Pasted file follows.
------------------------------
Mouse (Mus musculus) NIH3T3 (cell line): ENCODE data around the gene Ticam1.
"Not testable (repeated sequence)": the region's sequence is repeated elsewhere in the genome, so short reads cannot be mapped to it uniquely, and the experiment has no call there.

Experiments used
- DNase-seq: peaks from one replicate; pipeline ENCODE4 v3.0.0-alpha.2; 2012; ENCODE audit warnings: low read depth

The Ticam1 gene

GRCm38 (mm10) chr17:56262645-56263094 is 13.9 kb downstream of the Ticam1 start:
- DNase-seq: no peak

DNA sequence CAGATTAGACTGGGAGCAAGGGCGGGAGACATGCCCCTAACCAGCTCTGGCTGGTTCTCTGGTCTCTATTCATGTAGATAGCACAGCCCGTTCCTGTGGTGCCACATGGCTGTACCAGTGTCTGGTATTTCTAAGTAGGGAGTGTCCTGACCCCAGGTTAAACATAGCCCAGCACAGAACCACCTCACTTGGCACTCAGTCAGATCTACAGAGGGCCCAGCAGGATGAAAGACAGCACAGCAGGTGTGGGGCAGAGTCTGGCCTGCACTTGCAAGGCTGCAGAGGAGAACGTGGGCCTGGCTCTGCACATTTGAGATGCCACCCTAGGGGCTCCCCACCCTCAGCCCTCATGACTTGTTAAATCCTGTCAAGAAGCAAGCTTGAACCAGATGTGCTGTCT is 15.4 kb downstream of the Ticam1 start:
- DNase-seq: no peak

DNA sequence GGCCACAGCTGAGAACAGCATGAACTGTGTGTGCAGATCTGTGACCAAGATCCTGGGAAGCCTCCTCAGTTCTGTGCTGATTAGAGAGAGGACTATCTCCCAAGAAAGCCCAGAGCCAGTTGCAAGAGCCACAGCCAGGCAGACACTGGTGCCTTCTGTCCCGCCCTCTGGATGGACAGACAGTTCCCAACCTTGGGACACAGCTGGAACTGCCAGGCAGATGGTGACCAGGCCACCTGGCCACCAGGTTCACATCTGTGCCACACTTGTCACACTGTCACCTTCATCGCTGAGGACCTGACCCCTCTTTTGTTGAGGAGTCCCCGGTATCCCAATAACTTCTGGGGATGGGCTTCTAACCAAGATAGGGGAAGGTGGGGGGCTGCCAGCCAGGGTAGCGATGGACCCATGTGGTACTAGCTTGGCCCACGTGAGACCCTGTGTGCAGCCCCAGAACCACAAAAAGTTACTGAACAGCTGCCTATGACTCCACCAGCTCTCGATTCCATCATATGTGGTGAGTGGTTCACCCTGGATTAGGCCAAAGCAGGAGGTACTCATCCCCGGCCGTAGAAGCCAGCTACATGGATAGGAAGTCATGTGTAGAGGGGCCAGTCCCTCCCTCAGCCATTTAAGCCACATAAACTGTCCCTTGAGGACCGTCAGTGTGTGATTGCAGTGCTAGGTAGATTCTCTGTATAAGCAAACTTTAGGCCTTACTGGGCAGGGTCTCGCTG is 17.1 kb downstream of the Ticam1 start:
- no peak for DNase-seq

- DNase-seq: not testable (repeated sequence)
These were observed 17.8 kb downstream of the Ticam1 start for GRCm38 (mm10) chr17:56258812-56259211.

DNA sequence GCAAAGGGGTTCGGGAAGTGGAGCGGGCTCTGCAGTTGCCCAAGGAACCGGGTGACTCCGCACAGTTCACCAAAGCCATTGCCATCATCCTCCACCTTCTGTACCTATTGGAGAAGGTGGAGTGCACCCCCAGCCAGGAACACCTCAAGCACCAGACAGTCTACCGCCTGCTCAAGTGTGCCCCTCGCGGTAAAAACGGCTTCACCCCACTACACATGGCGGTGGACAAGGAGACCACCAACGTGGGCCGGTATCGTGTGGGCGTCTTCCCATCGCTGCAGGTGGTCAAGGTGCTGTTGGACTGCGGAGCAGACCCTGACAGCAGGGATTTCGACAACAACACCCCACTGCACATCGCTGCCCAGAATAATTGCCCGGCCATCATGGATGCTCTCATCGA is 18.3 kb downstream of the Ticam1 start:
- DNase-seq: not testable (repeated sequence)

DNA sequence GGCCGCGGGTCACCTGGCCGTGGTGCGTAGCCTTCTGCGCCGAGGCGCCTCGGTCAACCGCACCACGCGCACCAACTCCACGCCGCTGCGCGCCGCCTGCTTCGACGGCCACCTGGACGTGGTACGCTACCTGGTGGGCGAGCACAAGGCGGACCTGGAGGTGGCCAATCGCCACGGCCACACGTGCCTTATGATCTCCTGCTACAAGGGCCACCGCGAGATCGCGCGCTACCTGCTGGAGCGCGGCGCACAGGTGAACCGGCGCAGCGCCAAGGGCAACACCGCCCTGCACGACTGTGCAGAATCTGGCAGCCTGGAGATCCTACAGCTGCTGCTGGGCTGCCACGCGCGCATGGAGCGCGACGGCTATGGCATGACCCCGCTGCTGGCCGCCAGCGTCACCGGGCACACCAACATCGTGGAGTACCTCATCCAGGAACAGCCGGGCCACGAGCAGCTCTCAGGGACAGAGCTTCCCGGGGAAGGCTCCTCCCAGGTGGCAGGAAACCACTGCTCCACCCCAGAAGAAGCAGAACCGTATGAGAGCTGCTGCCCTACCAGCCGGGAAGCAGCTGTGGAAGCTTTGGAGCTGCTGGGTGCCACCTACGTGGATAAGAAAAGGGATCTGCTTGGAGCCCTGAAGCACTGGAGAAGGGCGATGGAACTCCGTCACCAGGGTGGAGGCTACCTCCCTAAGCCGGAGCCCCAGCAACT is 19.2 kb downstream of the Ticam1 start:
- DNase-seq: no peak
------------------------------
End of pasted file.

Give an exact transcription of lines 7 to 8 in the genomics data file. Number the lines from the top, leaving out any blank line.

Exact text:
- DNase-seq: no peak

DNA sequence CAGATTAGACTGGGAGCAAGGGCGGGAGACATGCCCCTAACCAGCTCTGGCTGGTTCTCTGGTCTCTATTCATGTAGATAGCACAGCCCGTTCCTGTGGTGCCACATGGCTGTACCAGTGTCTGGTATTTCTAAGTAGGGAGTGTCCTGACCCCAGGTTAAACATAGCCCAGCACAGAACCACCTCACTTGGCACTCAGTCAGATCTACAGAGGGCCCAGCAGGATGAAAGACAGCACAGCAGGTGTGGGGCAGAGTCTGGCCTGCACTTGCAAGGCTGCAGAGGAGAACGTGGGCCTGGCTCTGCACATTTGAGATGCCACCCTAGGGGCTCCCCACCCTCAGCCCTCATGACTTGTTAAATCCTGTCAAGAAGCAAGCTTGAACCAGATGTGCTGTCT is 15.4 kb downstream of the Ticam1 start: